Talking with your spouse during divorce can be difficult. Maybe a lack of good communication was a contributing factor in your breakup. Now you may feel angry, hurt and overwhelmed. It’s a stressful time to say the least. In many cases, particularly those involving young children, you could be in contact with your soon-to-be ex for many years to come. You can make things easier for yourself both now and in the future by utilizing these 7 tips for effective communication.
First and foremost, if you are under a no-contact order, a protective order or if there is any history of domestic violence, then communicating directly with your spouse must be avoided. Violation of these orders by either party could have very serious consequences. Please follow the advice of your attorney under such circumstances.
In less contentious situations, however, using your attorney to handle every communication will result in unnecessarily high attorney fees. Whenever possible, communicating directly and civilly with your spouse will benefit all involved. Your attorney saves time, which means you save money. Even if your ex is difficult or uncooperative, your efforts will demonstrate a desire and ability to behave appropriately.
You can lessen the impact on your children, your reputation and in your life going forward by following these 7 tips for effective communication.
- Keep it civil. While your feelings may be justified, firing off that satisfying comment or scathing retort can have lasting negative consequences. Remember, the moment you hit send or unleash a torrent of angry words on a phone call, you lose control of who sees or hears your message. What you believed was a private message could end up on social media, shared with friends, family, other attorneys and even the judge. It’s critical to speak and behave as if every word and deed will be read aloud and/ or described in court.
- Keep it relevant. If your child has a soccer game, limit the conversation to that. This is neither the time nor place for a long, detailed narrative of your history or a confrontation regarding other concerns in your case. You can save time and considerable anguish by allowing your attorney to address the more complex issues while you manage day-to-day communications.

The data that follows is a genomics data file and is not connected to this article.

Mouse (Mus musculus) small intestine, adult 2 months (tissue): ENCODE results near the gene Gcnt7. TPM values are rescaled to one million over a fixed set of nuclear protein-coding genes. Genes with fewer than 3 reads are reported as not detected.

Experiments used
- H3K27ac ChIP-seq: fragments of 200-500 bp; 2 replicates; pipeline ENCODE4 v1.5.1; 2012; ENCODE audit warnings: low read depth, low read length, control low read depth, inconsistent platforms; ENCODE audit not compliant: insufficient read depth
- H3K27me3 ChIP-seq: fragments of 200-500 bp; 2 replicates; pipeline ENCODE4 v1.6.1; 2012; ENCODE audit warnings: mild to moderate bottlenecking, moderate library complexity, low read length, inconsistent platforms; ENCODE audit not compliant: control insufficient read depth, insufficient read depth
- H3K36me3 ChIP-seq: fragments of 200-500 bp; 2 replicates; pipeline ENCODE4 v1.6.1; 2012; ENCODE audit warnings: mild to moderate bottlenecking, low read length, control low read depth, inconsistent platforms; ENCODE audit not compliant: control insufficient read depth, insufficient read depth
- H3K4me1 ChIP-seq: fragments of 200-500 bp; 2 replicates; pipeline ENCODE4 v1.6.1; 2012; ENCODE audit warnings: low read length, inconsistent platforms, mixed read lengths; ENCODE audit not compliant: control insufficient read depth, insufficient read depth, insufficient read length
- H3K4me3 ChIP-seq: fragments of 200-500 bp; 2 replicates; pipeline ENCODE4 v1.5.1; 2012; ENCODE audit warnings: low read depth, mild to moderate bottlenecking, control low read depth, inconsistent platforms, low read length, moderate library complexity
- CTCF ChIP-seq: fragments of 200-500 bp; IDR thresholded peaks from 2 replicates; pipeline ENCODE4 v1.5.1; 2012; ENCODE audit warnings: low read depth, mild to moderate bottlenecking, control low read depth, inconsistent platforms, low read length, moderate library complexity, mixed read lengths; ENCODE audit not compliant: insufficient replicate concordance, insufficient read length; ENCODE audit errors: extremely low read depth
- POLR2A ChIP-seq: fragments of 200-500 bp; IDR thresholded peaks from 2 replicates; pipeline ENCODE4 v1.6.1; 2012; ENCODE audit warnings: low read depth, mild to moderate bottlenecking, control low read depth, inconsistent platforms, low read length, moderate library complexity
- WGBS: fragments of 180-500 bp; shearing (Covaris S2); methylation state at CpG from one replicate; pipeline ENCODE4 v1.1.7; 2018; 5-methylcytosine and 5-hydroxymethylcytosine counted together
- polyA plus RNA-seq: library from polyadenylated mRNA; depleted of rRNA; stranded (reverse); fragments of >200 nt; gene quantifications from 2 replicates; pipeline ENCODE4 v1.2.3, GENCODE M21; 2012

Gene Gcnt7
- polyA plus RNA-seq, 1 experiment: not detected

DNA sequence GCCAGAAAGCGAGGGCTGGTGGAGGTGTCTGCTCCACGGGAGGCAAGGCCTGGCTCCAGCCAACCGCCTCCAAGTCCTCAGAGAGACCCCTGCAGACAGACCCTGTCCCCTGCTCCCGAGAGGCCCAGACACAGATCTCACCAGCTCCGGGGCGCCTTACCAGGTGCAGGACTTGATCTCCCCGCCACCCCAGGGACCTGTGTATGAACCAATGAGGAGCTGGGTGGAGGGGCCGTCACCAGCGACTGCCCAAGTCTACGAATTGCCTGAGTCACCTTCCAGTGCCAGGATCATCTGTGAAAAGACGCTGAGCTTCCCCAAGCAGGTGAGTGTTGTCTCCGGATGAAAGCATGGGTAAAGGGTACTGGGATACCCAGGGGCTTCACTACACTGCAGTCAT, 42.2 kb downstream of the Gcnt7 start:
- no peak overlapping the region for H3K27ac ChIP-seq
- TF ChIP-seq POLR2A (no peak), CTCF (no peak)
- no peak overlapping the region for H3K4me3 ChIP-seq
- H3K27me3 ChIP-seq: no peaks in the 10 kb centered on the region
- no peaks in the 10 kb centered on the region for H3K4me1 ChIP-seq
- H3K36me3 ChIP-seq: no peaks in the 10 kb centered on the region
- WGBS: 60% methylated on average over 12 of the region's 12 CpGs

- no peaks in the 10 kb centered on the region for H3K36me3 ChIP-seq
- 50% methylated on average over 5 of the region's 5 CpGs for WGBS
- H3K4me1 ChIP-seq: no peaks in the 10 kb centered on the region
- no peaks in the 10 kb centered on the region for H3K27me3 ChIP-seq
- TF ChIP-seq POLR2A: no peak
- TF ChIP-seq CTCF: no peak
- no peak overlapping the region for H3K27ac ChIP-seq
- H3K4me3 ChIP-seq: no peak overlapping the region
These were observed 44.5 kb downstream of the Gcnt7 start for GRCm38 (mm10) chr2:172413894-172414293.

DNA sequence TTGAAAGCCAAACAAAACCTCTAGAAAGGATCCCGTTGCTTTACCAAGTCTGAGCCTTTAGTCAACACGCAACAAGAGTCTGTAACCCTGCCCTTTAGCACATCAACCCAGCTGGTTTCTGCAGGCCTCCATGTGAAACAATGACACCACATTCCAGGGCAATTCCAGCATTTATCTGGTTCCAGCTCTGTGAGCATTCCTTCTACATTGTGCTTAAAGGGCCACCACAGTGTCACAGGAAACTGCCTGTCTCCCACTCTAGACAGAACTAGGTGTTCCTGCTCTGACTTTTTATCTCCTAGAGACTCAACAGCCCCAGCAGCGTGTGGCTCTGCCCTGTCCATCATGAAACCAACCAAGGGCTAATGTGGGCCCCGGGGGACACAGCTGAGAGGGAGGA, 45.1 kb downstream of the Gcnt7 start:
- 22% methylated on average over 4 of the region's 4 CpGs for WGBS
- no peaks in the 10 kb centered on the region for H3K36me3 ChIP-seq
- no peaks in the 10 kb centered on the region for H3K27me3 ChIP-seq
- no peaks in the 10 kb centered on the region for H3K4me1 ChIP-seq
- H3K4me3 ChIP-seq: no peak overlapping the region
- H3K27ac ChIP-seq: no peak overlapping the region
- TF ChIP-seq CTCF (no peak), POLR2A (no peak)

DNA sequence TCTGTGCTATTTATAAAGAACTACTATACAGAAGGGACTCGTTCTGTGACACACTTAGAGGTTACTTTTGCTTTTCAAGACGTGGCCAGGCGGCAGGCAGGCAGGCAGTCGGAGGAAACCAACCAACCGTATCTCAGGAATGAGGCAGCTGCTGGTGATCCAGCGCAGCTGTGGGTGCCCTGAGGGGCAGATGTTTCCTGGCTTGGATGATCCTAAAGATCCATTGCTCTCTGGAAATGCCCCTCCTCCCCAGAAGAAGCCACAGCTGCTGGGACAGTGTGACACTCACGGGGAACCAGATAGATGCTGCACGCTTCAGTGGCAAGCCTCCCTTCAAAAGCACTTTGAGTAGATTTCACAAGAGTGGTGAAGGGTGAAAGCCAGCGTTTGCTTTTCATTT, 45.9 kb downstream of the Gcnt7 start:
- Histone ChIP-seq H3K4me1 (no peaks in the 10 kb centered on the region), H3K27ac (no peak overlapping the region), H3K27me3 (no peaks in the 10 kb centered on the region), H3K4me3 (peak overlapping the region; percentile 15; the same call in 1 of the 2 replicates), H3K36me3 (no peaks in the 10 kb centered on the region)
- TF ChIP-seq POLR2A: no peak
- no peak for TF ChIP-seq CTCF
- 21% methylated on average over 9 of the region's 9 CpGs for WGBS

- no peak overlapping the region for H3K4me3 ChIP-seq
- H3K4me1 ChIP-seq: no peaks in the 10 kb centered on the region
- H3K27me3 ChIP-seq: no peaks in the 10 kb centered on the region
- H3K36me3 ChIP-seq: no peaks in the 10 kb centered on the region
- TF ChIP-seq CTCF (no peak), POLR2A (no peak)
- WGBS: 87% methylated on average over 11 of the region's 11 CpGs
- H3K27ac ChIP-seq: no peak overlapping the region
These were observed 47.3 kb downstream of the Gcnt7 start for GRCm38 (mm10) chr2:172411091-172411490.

- Set limits. Excessive calls and texts can be viewed as harassment. Once your message is sent, don’t “nag”.Think about whether a message or response is truly necessary or if it’s simply creating unneeded drama.
- Keep it clear. Text messages and emails can easily be misinterpreted. Say what you mean clearly and without sarcasm. Avoid making accusatory statements, plays for control, or remarks which could be interpreted as threats or intimidation out of context. Even if you’re joking, the judge may not share your humor.
- Be direct. Your attorney is sometimes a necessary messenger regarding complicated issues. Using your children to relay messages should always be avoided. Handling communication yourself, when possible, or through a neutral third party is often the simplest choice.
- Stay calm. If you’re upset, take some time to cool off before addressing the reason. If a discussion becomes heated, remember having the last word isn’t worth the potential cost to your case or to your peace of mind.
- Continue to practice good communication habits even after your divorce is final. Doing otherwise can cost you in the form of more legal action. Modification of orders is quite common. The best way to protect yourself from post-divorce costs is to continue clear, direct and civil communication.
Get a Utah Divorce Attorney
Communicating with your spouse during and after divorce can prove costly. You can help your family law attorney use resources more efficiently with the practices described above. A competent family law attorney can give you more case-specific advice. At CoilLaw, LLC, Salt Lake City Divorce attorney Jill Coil understands how to advise you during a divorce to help you achieve the best settlement and/or result possible.